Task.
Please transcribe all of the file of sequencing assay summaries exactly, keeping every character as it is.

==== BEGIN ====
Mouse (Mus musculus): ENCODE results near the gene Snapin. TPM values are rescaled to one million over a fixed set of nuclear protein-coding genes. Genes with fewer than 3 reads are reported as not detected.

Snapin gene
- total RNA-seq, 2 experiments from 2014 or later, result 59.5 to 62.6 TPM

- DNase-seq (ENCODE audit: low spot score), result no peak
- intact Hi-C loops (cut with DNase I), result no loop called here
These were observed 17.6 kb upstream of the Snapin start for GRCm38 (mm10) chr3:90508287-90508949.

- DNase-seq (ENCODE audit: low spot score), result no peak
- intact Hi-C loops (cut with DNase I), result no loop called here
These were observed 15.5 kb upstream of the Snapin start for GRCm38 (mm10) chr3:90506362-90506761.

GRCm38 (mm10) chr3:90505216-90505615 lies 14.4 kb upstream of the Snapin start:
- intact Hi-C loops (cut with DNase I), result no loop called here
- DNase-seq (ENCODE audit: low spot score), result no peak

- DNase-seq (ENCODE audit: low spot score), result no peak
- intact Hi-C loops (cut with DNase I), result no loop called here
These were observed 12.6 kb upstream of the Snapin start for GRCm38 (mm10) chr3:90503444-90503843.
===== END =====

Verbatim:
Mouse (Mus musculus): ENCODE results near the gene Snapin. TPM values are rescaled to one million over a fixed set of nuclear protein-coding genes. Genes with fewer than 3 reads are reported as not detected.

Snapin gene
- total RNA-seq, 2 experiments from 2014 or later, result 59.5 to 62.6 TPM

- DNase-seq (ENCODE audit: low spot score), result no peak
- intact Hi-C loops (cut with DNase I), result no loop called here
These were observed 17.6 kb upstream of the Snapin start for GRCm38 (mm10) chr3:90508287-90508949.

- DNase-seq (ENCODE audit: low spot score), result no peak
- intact Hi-C loops (cut with DNase I), result no loop called here
These were observed 15.5 kb upstream of the Snapin start for GRCm38 (mm10) chr3:90506362-90506761.

GRCm38 (mm10) chr3:90505216-90505615 lies 14.4 kb upstream of the Snapin start:
- intact Hi-C loops (cut with DNase I), result no loop called here
- DNase-seq (ENCODE audit: low spot score), result no peak

- DNase-seq (ENCODE audit: low spot score), result no peak
- intact Hi-C loops (cut with DNase I), result no loop called here
These were observed 12.6 kb upstream of the Snapin start for GRCm38 (mm10) chr3:90503444-90503843.